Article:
Advisors can help clients improve their investment outcomes by influencing the behavioral bias in a positive way.  By way of example in the paper, Framing (easily influenced by recent events), “an advisor can emphasize how rebalancing a portfolio during an equity market decline allows investors to accumulate more shares of their favorite stock or funds at a reduced price.”

They conclude: “by embracing the principles of behavioral finance, advisors can nudge clients toward more constructive ways to think about their portfolios.”

Survey Results – the benefits of Behavioral Finance

The paper defines Behavioral finance as the study of the emotional and intellectual processes that combine to drive investors’ decision making, with the goal of helping clients optimize financial outcomes and emotional satisfaction.

As the White Paper outlines “Advisors must help investors create and maintain a mental framework to help ease their concerns about the fluctuations of the market. Behavioral finance can be a crucial element of advisors’ efforts to help investors overcome their emotional reactions in pursuit of their longterm financial goals.”

There has been an increase in advisors adopting the principles of behavioral finance in America, particularly in relation to client communications.

In 2020 81% of advisors indicated adopting the principles of behavioral finance, up from 71% in 2019.

The increase is likely in response by advisors to provide a “mental framework to deal with the adversity presented by increased uncertainty in the market and in life overall in 2020.”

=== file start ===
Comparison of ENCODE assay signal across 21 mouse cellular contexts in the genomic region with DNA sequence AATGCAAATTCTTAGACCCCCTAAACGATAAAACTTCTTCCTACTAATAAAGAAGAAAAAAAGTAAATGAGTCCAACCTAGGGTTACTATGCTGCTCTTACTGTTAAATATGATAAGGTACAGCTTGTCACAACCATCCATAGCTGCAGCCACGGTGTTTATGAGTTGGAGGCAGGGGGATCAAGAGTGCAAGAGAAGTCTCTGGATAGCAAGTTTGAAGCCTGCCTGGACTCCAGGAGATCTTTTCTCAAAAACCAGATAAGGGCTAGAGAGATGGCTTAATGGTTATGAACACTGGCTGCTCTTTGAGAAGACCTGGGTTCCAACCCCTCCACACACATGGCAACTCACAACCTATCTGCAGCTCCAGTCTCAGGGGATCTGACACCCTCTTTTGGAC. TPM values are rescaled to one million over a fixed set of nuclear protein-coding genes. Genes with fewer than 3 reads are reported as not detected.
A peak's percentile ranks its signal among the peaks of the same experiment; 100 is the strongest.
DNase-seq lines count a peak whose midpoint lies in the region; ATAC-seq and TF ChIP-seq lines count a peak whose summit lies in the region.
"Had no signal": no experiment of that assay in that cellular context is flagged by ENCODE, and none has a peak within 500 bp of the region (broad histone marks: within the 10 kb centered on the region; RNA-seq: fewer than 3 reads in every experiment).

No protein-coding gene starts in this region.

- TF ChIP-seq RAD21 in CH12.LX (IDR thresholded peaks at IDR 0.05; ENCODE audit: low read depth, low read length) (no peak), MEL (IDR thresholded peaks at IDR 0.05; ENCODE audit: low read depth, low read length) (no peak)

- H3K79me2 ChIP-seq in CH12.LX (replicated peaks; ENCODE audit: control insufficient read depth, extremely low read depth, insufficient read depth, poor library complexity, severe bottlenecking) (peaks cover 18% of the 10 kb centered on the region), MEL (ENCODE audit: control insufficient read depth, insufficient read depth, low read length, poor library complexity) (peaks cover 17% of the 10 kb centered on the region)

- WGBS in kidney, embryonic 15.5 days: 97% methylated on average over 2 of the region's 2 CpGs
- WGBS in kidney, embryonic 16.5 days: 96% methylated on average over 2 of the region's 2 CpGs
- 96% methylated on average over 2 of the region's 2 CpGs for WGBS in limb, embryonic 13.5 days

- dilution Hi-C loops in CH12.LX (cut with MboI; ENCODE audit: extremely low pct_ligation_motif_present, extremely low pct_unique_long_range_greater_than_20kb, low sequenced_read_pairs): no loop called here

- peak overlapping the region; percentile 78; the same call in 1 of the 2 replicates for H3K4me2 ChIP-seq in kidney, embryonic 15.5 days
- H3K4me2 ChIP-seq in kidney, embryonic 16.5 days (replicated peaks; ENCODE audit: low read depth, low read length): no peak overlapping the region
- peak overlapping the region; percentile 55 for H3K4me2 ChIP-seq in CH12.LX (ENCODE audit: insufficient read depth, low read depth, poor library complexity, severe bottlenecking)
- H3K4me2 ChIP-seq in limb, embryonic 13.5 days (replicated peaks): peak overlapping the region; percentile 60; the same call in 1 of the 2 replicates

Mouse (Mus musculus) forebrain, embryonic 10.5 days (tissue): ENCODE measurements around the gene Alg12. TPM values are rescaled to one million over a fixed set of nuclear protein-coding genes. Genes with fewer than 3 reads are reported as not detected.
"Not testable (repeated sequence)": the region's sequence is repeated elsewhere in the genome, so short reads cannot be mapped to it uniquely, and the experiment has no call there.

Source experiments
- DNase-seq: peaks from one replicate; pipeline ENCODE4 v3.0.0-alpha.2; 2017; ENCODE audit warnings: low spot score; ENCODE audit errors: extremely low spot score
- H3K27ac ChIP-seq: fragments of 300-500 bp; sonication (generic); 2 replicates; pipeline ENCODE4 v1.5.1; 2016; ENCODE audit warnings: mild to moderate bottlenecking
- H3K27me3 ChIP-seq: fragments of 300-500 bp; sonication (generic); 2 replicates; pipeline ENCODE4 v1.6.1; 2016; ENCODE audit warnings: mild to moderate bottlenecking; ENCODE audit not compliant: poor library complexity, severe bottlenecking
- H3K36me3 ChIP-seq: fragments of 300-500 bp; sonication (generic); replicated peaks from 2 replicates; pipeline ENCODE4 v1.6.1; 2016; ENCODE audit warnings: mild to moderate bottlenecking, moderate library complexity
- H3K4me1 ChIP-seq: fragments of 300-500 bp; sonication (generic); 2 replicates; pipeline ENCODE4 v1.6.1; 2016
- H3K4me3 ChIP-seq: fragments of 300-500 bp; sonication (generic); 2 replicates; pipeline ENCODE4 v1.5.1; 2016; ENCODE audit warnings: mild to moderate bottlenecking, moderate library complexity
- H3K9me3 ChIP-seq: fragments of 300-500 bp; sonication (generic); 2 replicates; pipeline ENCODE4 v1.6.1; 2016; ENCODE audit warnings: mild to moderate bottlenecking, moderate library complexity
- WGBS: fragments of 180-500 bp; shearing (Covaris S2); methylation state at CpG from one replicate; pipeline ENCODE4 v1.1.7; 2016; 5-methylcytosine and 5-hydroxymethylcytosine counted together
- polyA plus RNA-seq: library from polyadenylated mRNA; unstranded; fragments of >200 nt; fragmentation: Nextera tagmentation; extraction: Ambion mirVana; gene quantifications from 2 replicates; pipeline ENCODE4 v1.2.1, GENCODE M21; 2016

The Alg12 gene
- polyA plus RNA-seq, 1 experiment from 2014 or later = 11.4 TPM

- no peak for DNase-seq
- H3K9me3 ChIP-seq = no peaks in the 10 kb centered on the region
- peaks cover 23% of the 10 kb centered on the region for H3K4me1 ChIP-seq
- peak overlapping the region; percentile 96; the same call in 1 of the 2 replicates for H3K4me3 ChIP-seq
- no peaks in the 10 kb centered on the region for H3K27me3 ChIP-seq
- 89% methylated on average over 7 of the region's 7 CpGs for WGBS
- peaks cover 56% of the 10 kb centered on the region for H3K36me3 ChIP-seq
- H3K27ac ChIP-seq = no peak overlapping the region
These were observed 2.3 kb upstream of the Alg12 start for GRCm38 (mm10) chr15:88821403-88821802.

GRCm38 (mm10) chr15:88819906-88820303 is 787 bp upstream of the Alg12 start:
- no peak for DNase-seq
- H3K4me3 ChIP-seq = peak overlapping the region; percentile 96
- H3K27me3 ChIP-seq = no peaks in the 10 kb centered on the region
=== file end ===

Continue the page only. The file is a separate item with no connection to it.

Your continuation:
Benefits of Behavioral Finance

Keeping clients invested was found to be a key benefit of incorporating behavioral finance in the advice process, 55% of advisors indicated this as a benefit, up from 30% in 2019.

The benefit of developing a better understanding of client’s comfort level with risk also grew in 2020, from 20% in 2019 to 44% in 2020 (probably not surprisingly given events in March and April of this year).

In 2019, the benefits of incorporating behavioral finance most cited by advisors was: strengthening relationships (50%), improving decisions (49%), and better managing client expectations (45%).  These benefits also scored highly in 2020. 

The paper provides a full list of the benefits of incorporating behavioral finance, comparing the results of 2020 with 2019.

To summarise, the results highlighted the dual role of behavioral finance in client relationships as:

  1. serving as a framework for deeper engagement to strengthen communications and prioritize goals during good times; and
  2. to help minimize clients’ instinctual adverse reactions during periods of acute volatility.

The paper then focused on two areas:

  • Growing the client base
  • Deepening client connections

Behavioral Finance Advisors experienced greater growth of their client base in 2020

In 2020 55% of advisor respondents indicated they had added new clients since the first quarter of 2020.  4% indicated they had experienced net client losses.

However, the results differed materially between advisors who adopted elements of behavioral finance compared to those who do not.

“Two-thirds (66%) of behavioral finance users reported adding to their client base, compared to just 36% of advisors who are not incorporating behavioral finance in their practices.”

The source of these new clients?:

  • “Approximately two-thirds of new clients were sourced from other advisors with whom clients had become dissatisfied, or as an outcome of investors seeking to consolidate their accounts and maintain fewer advisor relationships. This is frequently attributable to satisfied clients referring friends and family who are discontented with their current advisory relationship.”